Senior Citizens are Happier Than Younger Adults but Why is Not Clear
Psychologist call for more rigorous research to understand why elderly Americans are so happy
Jan. 9, 2012 - Older people tend to be happier. But why? Two psychologist explore the theories of what makes senior
citizens so happy and conclude that existing research does not provide an adequate answer. In a new article in
Perspectives on Psychological Science they call for more rigorous research.
Some psychologists believe that cognitive processes are responsible - in particular, focusing on and remembering positive
events and leaving behind negative ones; those processes, they think, help older people regulate their emotions, letting them view life in a
American senior citizens who say they're happy simply part of an era
that predisposed them to good cheer? Or do most people – whether born
and raised in boom times or busts – have it within themselves to reach
their golden years with a smile? - Oct. 28, 2010
“There is a lot of good theory about this age difference in happiness,” says psychologist Derek M. Isaacowitz of
Northeastern University, “but much of the research does not provide direct evidence” of the links between such phenomena and actual happiness.
Researchers, including the authors, have found that older people shown pictures of faces or situations tend to focus on
and remember the happier ones more and the negative ones less.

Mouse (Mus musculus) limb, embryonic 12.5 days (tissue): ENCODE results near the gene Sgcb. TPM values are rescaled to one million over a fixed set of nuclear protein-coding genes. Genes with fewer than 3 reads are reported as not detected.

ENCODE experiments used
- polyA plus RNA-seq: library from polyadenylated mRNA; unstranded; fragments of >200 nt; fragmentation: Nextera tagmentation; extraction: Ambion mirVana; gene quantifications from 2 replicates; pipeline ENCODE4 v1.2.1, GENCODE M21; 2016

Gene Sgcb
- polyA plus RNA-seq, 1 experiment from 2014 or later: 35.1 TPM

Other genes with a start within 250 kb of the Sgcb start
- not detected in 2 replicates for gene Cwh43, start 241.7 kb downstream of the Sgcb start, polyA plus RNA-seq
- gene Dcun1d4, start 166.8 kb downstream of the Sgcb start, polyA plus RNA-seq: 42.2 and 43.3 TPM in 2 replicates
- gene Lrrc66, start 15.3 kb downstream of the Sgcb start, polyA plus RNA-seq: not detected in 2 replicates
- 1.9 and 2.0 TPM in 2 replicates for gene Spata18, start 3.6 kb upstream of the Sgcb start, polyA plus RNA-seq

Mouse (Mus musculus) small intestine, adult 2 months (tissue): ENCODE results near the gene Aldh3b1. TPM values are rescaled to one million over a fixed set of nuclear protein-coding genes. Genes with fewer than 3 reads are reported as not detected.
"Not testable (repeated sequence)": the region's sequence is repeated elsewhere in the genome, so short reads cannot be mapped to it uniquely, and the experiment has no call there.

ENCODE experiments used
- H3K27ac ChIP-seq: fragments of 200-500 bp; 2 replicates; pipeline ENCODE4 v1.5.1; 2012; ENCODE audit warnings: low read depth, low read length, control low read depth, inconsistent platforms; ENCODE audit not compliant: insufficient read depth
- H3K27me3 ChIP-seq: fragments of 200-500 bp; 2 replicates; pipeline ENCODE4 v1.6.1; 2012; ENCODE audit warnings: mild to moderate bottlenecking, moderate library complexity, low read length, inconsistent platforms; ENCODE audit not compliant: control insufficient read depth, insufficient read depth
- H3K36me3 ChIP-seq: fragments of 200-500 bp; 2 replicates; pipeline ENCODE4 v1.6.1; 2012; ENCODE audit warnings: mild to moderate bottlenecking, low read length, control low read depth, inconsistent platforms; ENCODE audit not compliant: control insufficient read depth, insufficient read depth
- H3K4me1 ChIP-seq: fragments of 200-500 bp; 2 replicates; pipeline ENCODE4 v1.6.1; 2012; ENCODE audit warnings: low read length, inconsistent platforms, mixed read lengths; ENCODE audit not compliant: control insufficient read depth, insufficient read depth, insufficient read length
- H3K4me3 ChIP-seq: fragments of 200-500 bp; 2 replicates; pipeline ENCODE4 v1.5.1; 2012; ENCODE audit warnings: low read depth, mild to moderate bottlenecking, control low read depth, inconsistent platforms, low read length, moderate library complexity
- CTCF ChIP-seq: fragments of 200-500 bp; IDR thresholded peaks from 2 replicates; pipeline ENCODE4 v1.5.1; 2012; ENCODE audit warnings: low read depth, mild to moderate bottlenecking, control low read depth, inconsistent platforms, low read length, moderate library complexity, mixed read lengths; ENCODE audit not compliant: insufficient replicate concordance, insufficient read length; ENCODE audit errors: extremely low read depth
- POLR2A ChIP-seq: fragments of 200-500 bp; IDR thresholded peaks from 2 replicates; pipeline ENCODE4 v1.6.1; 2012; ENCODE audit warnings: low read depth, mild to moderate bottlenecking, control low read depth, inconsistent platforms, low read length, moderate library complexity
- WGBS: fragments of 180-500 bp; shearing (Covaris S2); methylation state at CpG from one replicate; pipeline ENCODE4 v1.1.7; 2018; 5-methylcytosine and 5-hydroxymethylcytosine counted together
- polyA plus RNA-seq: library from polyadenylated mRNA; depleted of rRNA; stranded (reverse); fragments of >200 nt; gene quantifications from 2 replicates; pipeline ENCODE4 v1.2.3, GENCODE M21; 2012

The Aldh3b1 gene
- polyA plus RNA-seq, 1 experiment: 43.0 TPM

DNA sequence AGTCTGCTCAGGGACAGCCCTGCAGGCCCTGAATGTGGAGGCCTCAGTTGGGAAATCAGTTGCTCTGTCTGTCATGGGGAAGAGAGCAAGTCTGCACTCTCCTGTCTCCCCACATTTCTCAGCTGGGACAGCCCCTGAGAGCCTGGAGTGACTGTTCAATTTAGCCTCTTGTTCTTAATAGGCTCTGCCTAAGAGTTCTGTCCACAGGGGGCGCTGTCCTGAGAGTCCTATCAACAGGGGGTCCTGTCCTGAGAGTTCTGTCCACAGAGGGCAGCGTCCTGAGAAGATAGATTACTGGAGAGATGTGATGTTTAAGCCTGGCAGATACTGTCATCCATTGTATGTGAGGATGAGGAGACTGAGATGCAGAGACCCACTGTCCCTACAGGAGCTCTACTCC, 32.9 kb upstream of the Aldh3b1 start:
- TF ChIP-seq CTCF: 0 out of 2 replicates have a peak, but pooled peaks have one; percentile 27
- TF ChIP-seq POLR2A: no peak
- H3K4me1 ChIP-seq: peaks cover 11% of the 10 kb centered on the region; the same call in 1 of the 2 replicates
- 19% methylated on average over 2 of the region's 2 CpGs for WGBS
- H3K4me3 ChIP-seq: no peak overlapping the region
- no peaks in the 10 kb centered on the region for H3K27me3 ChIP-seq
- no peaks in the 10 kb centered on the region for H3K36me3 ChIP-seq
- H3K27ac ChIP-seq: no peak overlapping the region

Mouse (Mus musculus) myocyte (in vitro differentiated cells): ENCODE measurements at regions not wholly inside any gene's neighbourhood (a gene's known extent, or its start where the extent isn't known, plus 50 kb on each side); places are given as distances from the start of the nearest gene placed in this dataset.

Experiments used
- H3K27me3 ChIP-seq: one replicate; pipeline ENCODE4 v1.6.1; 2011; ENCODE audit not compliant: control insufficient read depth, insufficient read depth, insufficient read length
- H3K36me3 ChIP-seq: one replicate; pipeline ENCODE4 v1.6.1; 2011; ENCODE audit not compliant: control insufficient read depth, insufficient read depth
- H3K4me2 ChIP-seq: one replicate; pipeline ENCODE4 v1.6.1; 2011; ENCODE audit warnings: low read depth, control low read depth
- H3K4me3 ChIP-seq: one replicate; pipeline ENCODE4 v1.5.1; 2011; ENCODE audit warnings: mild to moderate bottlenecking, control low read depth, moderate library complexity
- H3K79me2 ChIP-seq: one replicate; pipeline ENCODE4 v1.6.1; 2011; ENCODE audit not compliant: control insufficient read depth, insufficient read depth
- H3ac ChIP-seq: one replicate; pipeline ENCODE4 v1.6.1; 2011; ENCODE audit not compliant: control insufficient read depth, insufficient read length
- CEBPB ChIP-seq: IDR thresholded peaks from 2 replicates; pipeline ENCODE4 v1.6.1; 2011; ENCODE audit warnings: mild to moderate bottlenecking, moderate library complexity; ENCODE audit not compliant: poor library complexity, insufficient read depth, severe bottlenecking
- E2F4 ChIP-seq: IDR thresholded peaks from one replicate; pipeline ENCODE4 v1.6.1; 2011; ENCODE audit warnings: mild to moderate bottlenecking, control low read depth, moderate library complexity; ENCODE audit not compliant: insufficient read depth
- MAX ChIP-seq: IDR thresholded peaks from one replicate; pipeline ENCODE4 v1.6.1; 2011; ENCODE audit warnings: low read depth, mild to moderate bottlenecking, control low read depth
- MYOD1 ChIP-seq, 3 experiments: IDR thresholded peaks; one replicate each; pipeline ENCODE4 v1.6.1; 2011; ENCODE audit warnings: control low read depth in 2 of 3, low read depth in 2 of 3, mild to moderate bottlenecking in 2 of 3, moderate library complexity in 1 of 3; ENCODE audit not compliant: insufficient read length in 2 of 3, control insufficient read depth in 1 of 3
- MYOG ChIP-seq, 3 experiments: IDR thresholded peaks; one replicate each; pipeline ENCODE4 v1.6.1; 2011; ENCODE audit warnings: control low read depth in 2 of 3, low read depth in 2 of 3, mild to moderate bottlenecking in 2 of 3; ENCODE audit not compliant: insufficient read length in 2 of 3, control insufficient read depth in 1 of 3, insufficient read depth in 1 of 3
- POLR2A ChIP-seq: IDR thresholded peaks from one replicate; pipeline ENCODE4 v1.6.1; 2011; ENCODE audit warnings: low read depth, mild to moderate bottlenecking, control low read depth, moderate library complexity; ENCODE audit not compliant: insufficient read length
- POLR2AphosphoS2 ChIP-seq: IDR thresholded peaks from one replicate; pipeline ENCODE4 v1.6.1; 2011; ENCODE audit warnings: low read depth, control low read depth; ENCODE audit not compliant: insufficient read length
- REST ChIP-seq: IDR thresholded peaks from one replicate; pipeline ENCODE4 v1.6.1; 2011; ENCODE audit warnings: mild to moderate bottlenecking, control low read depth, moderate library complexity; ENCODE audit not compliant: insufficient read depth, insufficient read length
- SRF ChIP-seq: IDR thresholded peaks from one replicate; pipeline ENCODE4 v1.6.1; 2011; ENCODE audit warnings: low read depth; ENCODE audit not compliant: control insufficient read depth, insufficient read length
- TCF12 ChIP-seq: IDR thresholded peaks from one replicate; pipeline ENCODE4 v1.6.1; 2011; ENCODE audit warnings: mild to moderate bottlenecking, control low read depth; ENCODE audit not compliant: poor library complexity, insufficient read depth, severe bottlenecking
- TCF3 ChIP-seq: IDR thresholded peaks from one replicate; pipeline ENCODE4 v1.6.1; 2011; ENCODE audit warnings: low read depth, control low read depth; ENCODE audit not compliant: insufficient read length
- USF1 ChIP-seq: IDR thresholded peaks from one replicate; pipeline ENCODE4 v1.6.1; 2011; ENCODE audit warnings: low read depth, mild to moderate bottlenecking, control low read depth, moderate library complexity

Other studies have discovered that as people age, they seek out situations that will lift their moods - for instance,
pruning social circles of friends or acquaintances who might bring them down.
Still other work finds that older adults learn to let go of loss and disappointment over unachieved goals, and hew their
goals toward greater wellbeing.
What is missing are consistently demonstrated direct links between these strategies and phenomena and changes of mood for
the better, according to the authors, Isaacowitz and the late Fredda Blanchard-Fields of Georgia Institute of Technology.
One reason, Isaacowitz suggests, is that lab tests yield results that are not straightforward. “When we try to use those
cognitive processes to predict change of mood, they don’t always do so,” he explains.
“Sometimes looking at positive pictures doesn’t make people feel better.”
A closer review of the literature also reveals contradictions. Some people - younger ones, for instance - may make
themselves feel better by accentuating the negative in others’ situations or characteristics.
And, whereas some psychologists find that high scores on certain cognitive tests correlate in older people with the
ability to keep their spirits up, other researchers hypothesize that happiness in later life is an effect of cognitive decline - which force
older people to concentrate on simpler, happier thoughts.
More rigorous methods probably won’t overthrow the current theories, says Isaacowitz, but they will complicate the
“It won’t be as easy to say old people are happier. But even if they are happier on average, we still want to know in
what situations does this particular strategy make this particular person with these particular qualities or strengths feel good.”
Perspectives on Psychological Science is ranked among the top 10 general
psychology journals for impact by the Institute for Scientific Information. It publishes an eclectic mix of thought-provoking articles on the
latest important advances in psychology.